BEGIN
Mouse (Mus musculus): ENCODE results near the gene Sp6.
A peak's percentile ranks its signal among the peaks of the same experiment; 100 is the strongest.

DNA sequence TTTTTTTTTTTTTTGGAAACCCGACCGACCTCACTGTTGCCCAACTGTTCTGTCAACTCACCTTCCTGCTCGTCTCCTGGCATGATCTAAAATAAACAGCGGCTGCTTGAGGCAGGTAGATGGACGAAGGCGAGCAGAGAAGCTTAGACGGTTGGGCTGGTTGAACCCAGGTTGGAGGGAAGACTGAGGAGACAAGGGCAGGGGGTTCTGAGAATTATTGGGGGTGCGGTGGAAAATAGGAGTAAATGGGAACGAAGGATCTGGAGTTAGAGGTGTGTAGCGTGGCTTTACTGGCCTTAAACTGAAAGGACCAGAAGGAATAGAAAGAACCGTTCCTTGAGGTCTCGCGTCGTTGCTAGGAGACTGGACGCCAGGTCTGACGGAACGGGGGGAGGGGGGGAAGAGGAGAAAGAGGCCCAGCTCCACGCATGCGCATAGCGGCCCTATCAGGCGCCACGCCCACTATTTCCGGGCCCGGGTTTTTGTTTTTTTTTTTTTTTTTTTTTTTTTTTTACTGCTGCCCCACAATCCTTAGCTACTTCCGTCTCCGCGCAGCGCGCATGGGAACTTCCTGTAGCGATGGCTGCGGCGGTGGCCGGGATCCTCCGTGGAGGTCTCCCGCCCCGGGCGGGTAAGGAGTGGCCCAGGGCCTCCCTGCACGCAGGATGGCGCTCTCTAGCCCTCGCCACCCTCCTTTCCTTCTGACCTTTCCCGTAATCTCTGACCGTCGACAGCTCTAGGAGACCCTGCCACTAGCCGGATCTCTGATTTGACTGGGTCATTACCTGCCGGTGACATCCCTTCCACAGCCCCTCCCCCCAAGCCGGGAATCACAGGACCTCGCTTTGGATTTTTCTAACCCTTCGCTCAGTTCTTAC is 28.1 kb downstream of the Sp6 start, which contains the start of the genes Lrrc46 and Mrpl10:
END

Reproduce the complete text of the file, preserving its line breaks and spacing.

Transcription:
Mouse (Mus musculus): ENCODE results near the gene Sp6.
A peak's percentile ranks its signal among the peaks of the same experiment; 100 is the strongest.

DNA sequence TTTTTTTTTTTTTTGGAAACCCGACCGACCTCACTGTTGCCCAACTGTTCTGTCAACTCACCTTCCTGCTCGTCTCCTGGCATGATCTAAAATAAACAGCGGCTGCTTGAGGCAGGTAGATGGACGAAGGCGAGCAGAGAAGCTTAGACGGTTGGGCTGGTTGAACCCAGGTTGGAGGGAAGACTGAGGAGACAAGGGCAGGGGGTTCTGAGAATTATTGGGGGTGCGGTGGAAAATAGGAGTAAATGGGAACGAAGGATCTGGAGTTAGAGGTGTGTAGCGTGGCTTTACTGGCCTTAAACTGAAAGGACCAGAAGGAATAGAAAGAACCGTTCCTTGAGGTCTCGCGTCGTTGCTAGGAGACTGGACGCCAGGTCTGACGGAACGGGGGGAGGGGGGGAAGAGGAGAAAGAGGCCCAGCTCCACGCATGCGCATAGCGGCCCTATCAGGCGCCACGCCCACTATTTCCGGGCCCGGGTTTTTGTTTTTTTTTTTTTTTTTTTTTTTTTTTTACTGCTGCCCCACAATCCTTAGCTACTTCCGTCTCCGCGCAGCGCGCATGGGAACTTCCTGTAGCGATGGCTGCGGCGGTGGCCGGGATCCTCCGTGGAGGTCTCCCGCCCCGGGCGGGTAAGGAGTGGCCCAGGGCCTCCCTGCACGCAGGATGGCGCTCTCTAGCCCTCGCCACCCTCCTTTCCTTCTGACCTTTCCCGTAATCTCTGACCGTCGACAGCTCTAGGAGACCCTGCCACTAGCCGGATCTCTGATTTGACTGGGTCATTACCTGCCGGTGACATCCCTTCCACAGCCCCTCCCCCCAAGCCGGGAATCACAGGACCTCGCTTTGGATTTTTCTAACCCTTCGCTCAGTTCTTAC is 28.1 kb downstream of the Sp6 start, which contains the start of the genes Lrrc46 and Mrpl10: